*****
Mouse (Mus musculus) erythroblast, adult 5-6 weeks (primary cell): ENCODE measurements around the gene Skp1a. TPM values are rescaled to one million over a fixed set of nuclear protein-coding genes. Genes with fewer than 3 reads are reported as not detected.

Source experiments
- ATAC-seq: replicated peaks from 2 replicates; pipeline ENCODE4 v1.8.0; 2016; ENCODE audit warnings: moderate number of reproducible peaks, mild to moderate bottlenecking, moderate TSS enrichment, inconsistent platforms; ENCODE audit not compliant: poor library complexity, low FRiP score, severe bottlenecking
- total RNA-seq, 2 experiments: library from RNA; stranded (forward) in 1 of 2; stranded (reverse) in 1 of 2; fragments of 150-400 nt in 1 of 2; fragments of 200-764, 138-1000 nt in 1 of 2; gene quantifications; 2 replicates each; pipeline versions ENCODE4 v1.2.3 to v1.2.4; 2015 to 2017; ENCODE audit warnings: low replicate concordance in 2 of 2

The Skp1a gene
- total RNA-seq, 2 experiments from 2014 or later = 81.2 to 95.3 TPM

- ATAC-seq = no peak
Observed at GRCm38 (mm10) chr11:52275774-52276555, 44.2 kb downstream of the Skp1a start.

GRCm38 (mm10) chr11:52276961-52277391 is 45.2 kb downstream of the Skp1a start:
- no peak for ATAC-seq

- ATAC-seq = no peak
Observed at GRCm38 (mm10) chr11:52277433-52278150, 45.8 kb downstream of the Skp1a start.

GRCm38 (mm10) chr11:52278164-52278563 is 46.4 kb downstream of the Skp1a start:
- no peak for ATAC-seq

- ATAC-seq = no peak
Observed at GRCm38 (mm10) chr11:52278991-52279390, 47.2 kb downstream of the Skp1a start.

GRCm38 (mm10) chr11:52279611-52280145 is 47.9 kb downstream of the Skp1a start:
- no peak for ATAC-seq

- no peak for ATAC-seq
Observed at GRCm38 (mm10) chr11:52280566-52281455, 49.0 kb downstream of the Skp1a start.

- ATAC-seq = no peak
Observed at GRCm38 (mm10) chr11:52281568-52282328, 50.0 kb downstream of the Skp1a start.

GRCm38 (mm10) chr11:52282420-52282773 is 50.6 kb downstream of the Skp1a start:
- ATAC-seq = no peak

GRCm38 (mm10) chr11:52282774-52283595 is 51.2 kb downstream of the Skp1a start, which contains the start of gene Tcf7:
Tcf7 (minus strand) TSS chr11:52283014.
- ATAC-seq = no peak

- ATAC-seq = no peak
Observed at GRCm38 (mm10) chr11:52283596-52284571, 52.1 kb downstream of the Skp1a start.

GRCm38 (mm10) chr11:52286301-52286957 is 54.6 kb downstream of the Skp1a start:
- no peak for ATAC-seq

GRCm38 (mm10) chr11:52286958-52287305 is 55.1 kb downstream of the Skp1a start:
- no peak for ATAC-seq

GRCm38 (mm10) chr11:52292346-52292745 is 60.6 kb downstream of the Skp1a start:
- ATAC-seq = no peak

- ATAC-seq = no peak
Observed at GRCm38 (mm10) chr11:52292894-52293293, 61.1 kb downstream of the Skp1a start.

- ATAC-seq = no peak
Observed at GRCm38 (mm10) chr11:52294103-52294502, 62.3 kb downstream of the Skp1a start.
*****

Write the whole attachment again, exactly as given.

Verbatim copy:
Mouse (Mus musculus) erythroblast, adult 5-6 weeks (primary cell): ENCODE measurements around the gene Skp1a. TPM values are rescaled to one million over a fixed set of nuclear protein-coding genes. Genes with fewer than 3 reads are reported as not detected.

Source experiments
- ATAC-seq: replicated peaks from 2 replicates; pipeline ENCODE4 v1.8.0; 2016; ENCODE audit warnings: moderate number of reproducible peaks, mild to moderate bottlenecking, moderate TSS enrichment, inconsistent platforms; ENCODE audit not compliant: poor library complexity, low FRiP score, severe bottlenecking
- total RNA-seq, 2 experiments: library from RNA; stranded (forward) in 1 of 2; stranded (reverse) in 1 of 2; fragments of 150-400 nt in 1 of 2; fragments of 200-764, 138-1000 nt in 1 of 2; gene quantifications; 2 replicates each; pipeline versions ENCODE4 v1.2.3 to v1.2.4; 2015 to 2017; ENCODE audit warnings: low replicate concordance in 2 of 2

The Skp1a gene
- total RNA-seq, 2 experiments from 2014 or later = 81.2 to 95.3 TPM

- ATAC-seq = no peak
Observed at GRCm38 (mm10) chr11:52275774-52276555, 44.2 kb downstream of the Skp1a start.

GRCm38 (mm10) chr11:52276961-52277391 is 45.2 kb downstream of the Skp1a start:
- no peak for ATAC-seq

- ATAC-seq = no peak
Observed at GRCm38 (mm10) chr11:52277433-52278150, 45.8 kb downstream of the Skp1a start.

GRCm38 (mm10) chr11:52278164-52278563 is 46.4 kb downstream of the Skp1a start:
- no peak for ATAC-seq

- ATAC-seq = no peak
Observed at GRCm38 (mm10) chr11:52278991-52279390, 47.2 kb downstream of the Skp1a start.

GRCm38 (mm10) chr11:52279611-52280145 is 47.9 kb downstream of the Skp1a start:
- no peak for ATAC-seq

- no peak for ATAC-seq
Observed at GRCm38 (mm10) chr11:52280566-52281455, 49.0 kb downstream of the Skp1a start.

- ATAC-seq = no peak
Observed at GRCm38 (mm10) chr11:52281568-52282328, 50.0 kb downstream of the Skp1a start.

GRCm38 (mm10) chr11:52282420-52282773 is 50.6 kb downstream of the Skp1a start:
- ATAC-seq = no peak

GRCm38 (mm10) chr11:52282774-52283595 is 51.2 kb downstream of the Skp1a start, which contains the start of gene Tcf7:
Tcf7 (minus strand) TSS chr11:52283014.
- ATAC-seq = no peak

- ATAC-seq = no peak
Observed at GRCm38 (mm10) chr11:52283596-52284571, 52.1 kb downstream of the Skp1a start.

GRCm38 (mm10) chr11:52286301-52286957 is 54.6 kb downstream of the Skp1a start:
- no peak for ATAC-seq

GRCm38 (mm10) chr11:52286958-52287305 is 55.1 kb downstream of the Skp1a start:
- no peak for ATAC-seq

GRCm38 (mm10) chr11:52292346-52292745 is 60.6 kb downstream of the Skp1a start:
- ATAC-seq = no peak

- ATAC-seq = no peak
Observed at GRCm38 (mm10) chr11:52292894-52293293, 61.1 kb downstream of the Skp1a start.

- ATAC-seq = no peak
Observed at GRCm38 (mm10) chr11:52294103-52294502, 62.3 kb downstream of the Skp1a start.